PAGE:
Amazon Prime comes with a lot of benefits, though for many people the most obvious is free one- or two-day shipping. There's also the Prime Music and Prime Video services, as well as bonuses like Prime Day. On their own, most of the benefits wouldn't be worth the cost, but together they create a service that more than 100 million Americans find valuable.

A Prime subscription also gives members free delivery from Amazon's grocery service, Amazon Fresh. That's particularly helpful right now when going out--even for groceries--is a far more complicated process than it ever was before. Of course, where I live, Amazon Fresh isn't actually available. That's true for most people outside a few major metropolitan areas. 

Sure, there is a Whole Foods close enough to deliver, but honestly, why would I pay $2.50 for a box of macaroni and cheese when the exact same product is available at Walmart for $1.00?  Previously the answer might have been that Whole Foods would deliver it to my home, though, until recently, going to the grocery store was just a part of the weekly routine.

Until this year, the market of people having groceries delivered to their homes was pretty small. Now, however, for many people, it has become a necessity. Instacart and other delivery services have seen demand for their services surge during the Covid-19 pandemic. That isn't likely to change any time soon.

Last week, Instacart and Walmart announced they are piloting a partnership in four cities in California and Oklahoma. Obviously Walmart isn't the first company to offer same-day grocery delivery outside of Amazon. Kroger, the world's largest grocery chain, has had same-day delivery in some form since 2018. Target offers delivery through its Shipt service. Instacart is also partnered with other chains like Aldi and Albertsons.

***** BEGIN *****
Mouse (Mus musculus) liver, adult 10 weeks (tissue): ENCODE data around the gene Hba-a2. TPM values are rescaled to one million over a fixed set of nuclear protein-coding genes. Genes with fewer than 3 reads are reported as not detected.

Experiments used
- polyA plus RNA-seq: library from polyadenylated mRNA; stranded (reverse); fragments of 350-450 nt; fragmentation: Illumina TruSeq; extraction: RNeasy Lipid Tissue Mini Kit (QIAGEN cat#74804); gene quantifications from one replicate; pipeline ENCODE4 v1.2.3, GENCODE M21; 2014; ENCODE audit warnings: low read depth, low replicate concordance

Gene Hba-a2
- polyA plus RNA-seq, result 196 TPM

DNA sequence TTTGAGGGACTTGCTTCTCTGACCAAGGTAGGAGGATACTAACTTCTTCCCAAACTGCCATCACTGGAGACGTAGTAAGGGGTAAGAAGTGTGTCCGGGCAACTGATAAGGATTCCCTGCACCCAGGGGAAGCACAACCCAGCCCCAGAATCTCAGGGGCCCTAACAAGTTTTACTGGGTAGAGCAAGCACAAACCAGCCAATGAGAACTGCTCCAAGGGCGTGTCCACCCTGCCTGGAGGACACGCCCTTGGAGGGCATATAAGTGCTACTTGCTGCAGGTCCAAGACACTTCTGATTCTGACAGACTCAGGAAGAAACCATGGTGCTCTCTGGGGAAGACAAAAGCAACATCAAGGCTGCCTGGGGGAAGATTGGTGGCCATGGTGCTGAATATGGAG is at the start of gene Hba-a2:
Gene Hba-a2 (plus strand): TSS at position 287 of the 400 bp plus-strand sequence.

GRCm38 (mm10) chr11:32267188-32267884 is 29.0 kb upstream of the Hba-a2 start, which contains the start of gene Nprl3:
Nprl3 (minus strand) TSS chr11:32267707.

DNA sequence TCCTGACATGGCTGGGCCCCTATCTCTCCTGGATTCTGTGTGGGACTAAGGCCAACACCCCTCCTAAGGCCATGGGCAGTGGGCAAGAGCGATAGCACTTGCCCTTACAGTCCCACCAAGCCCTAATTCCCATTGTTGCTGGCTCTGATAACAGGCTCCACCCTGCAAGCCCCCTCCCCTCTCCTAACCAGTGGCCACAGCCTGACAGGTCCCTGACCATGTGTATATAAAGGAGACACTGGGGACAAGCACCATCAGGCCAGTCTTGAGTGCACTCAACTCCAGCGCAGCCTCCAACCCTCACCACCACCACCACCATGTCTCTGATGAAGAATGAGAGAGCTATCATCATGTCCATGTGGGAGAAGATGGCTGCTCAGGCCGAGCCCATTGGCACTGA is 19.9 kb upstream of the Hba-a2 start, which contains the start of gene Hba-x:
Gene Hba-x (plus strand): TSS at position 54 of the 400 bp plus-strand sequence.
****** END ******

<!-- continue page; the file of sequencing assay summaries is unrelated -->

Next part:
But the reason this is such a big deal is that the biggest competition is between Walmart and Amazon. They are the pair of 5,000-pound gorillas, each dominating their respective sides of the retail market. Walmart has brick-and-mortar, Amazon has online.

Both have made efforts to advance in the other's market with varying measures of success. Walmart announced a partnership with Shopify to allow more third-party sellers to access its marketplace. Amazon, on the other hand, has spent years trying to eliminate the friction of shopping online by building out its distribution and shipping network. It's also opened its own retail locations, and its acquisition of Whole Foods was a deliberate attempt to gain a brick-and-mortar presence. 

But for Amazon, its Prime membership has been an integral part of creating customer loyalty. Prime members are obviously its most valuable customers, and now Walmart is fighting back. It's not hard to see how this same-day grocery delivery becomes a benefit of its upcoming Walmart+ membership service.

Which is really what it's all about. Walmart isn't offering customers in just a few cities the ability to buy groceries online. This is a direct attempt to make Amazon Prime less valuable because Walmart offers a more accessible alternative.

Considering there are far more Walmart stores than there are Whole Foods locations, it isn't hard to see how it could suddenly become a much more attractive option for many customers. In that case, it may no longer make much sense to continue paying $119 for Amazon Prime when Walmart is a click away.